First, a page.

The Law of One Price is the basis upon which PPP is founded (Carbaugh 403). For example, a particular farm tool that costs 500 euros in the UK should cost 750 US Dollars (USD) in the U.S when the rate of exchange between US currency and the European currency is 1.5 USD/E. If the farm tool was going at 700 USD, farmers in Europe would prefer importing the farm tool from the US. If this “arbitrage” takes a large scale form, European farmers would push up the demand for the USD as they will need to purchase US dollars before they can buy the cheaper farm tool from the US. Consequently, the US dollar will appreciate against the Euro, thus making the farm tool more costly in the US until a point is reached when the tool will have the same price in the two countries.
Two versions of PPP have been developed by economists: relative and absolute PPP. Absolute PPP holds that when one unit of a domestic currency has exactly equal PP in both the home and foreign market, then there is said to have occurred parity in PP of the currency between the two countries. On its part, relative purchasing power parity holds that the rate at which a currency appreciates is equal to the inflation rate difference existing between the home country and the foreign country (Antweiler 1).
For example, if the United States is experiencing an inflation rate of 4 percent while that in Europe is 2 percent, the dollar will weaken against the euro by 2 percent per year (4%-2%). This is more true when the difference in the rate of inflation is quite large.
About comparison between the dollar’s and the euro’s purchasing power in each other’s domestic economy, the law of Purchasing Power Parity (PPP) can be expressed as follows (“Purchasing Power Parity” 1):
(I) VOE = PUS/PE = Purchasing Power Parity
That is, the exchange rate between Europe’s currency and the United States’ currency (EE/USD) is equal to the price level in Europe (PE) divided by the US price level (PUSA).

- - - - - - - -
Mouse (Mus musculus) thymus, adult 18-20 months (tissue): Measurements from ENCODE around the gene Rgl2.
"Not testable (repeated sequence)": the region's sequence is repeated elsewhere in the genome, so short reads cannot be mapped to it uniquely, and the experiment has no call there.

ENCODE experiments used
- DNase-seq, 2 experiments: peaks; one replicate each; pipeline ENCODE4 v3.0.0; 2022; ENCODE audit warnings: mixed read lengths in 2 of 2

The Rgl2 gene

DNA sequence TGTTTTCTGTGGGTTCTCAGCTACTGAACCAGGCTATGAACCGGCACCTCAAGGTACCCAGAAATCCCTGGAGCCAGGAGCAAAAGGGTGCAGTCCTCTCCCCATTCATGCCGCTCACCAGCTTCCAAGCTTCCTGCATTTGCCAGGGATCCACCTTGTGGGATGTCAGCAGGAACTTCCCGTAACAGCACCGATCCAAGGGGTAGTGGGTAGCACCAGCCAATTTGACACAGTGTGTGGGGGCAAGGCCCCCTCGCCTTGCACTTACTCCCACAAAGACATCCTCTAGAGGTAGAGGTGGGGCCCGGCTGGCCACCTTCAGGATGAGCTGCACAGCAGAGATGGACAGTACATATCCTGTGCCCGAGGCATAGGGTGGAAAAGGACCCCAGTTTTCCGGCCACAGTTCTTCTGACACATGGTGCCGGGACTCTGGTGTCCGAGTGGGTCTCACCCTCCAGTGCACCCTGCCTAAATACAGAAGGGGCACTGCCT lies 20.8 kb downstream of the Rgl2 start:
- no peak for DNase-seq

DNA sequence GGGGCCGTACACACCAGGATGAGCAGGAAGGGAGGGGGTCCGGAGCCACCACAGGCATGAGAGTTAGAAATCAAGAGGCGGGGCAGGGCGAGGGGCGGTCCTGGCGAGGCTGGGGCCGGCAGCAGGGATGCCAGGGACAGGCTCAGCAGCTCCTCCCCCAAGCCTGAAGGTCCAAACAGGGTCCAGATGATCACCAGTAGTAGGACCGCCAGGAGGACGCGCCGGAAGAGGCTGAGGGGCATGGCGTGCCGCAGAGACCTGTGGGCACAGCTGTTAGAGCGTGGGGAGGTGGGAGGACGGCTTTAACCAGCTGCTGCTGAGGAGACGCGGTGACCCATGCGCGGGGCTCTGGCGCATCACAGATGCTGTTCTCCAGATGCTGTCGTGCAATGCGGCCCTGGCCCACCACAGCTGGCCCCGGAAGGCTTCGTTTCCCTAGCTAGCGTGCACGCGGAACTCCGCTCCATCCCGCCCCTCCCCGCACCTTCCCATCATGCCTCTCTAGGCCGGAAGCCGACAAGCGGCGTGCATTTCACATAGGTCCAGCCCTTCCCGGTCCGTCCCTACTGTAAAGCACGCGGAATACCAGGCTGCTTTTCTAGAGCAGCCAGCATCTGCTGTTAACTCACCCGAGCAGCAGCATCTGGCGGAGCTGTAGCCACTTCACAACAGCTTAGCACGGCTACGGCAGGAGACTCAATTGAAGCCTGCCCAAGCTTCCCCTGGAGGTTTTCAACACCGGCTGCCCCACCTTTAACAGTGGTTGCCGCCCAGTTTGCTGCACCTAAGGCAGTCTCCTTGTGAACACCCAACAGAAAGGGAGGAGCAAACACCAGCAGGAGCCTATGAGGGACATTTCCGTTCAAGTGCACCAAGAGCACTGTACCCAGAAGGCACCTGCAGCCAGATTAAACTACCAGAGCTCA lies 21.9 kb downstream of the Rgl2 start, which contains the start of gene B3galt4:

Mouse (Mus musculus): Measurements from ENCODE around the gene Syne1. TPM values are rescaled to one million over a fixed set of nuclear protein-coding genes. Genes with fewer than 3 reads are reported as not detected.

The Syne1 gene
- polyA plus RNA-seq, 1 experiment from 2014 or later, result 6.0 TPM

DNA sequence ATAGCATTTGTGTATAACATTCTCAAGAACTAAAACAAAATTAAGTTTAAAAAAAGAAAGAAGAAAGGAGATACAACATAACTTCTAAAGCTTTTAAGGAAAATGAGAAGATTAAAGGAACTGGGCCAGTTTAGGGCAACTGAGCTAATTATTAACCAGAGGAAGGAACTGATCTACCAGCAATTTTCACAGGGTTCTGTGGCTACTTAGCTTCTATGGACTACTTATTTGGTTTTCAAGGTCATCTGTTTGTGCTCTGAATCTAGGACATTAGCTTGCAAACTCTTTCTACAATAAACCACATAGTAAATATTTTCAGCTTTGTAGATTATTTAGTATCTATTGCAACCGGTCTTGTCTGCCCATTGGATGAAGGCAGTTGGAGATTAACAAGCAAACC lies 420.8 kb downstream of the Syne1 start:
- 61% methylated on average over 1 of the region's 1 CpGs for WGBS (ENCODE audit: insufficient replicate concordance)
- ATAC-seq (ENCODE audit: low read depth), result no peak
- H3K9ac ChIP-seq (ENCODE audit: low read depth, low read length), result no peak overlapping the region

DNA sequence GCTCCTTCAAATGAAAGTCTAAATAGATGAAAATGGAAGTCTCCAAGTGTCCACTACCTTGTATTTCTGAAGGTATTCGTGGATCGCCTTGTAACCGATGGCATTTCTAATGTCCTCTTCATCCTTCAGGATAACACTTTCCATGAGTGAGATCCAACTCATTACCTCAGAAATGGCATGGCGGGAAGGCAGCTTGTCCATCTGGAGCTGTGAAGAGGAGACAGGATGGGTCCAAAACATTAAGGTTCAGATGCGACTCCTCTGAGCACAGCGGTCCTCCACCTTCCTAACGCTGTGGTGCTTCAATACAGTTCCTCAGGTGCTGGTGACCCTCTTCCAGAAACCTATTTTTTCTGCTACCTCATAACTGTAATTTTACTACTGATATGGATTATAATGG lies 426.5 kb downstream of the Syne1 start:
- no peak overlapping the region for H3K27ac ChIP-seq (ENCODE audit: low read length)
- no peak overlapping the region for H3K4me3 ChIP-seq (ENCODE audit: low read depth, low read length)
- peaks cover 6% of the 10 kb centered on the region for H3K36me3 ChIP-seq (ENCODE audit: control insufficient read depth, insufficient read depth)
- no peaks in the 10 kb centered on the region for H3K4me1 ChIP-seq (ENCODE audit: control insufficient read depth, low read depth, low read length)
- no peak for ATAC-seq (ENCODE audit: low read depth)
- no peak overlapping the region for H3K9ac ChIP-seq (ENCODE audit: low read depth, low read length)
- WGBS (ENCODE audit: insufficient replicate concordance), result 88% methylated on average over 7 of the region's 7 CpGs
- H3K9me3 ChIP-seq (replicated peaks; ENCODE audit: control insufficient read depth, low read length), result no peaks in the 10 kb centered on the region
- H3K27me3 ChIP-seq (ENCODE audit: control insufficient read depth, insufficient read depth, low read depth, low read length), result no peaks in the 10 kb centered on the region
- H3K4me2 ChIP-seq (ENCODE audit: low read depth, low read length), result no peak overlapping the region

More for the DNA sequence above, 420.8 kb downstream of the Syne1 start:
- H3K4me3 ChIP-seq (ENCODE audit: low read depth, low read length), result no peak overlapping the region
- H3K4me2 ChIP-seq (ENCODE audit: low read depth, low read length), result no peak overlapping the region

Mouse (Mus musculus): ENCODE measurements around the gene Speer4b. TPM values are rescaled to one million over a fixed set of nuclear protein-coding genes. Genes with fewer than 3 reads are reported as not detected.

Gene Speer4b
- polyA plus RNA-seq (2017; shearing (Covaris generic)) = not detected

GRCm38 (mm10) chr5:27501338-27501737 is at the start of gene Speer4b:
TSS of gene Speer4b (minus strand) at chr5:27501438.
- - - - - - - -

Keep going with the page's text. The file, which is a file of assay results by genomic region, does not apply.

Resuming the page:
Holding interest rates the US and the UK are held constant;
PUS = (PE) (VOE)
1 + %DPUS = (1 + %DPE) (1 + %DVOE)
but % DP = P = inflation rate, thus
(II) 1 + PUS = (1 + PE) (1 + AOE)
If, for example, the price level ratio PUSD/PE implies a purchasing power parity exchange rate of 1.2 USD for each euro, and that the prevailing exchange rate USD/Euro is 1.5 USD per euro, the US dollar would get stronger against the euro (“Purchasing Power Parity” 1).
Four reasons why the concept of PPP tents to fail empirical tests
The theory of PPP fails to put into consideration the fact that transaction costs make up a significant part of the price of commodities. Such costs include taxes, transport costs, as well as tariffs, and other barriers to international trade, and they differ significantly from one country to another. Thus, this reality tends to poke holes in the Law of One Price, upon which the PPP concept has its foundations (Antweiler1).
Moreover, it is difficult to compare the PP of currencies between the two countries since consumers in different countries tend to consume their unique basket of goods as well as services. Yet the PPP theory makes the analysis of the PP of two currencies in each others’ domestic economies under a key assumption that the same basket of goods is available for consumption in the two countries (Carbaugh 406).
Also, it is quite easily notable that the law of one price can only apply to movable goods. Goods which can not be transferred from one market to another, such as houses, and most services, can not be included in the basket of commodities upon which a comparison of the PP of two currencies in two markets can effectively be made.
Finally, PPP theory makes a further assumption that a competitive market exists in the two countries whose currencies’ PPs are compared relative to each other (Carbaugh 402). This is not always the case as there could be present in a free market many externalities with huge impacts on production costs hence prices of commodities.
In sum, it is well established that both relative and absolute PPP hold more closely in the short-term as compared to in the long-term (A.Taylor and M.Taylor 138). Both, also, appear to hold much better between price indices for producers than the same between consumers.
Antweiler, Werner. Purchasing Power Parity. 2011. Web.
Carbaugh, Robert J. International Economics, 12th ed. Mason, Ohio: South-Western Cengage Learning, 2008. Print.
“Purchasing Power Parity”. 1998. Web.
Taylor, Alan M., and Mark P. Taylor. “The Purchasing Power Parity Debate”. Journal of Economic Perspectives 18.4 (2004): 135–158.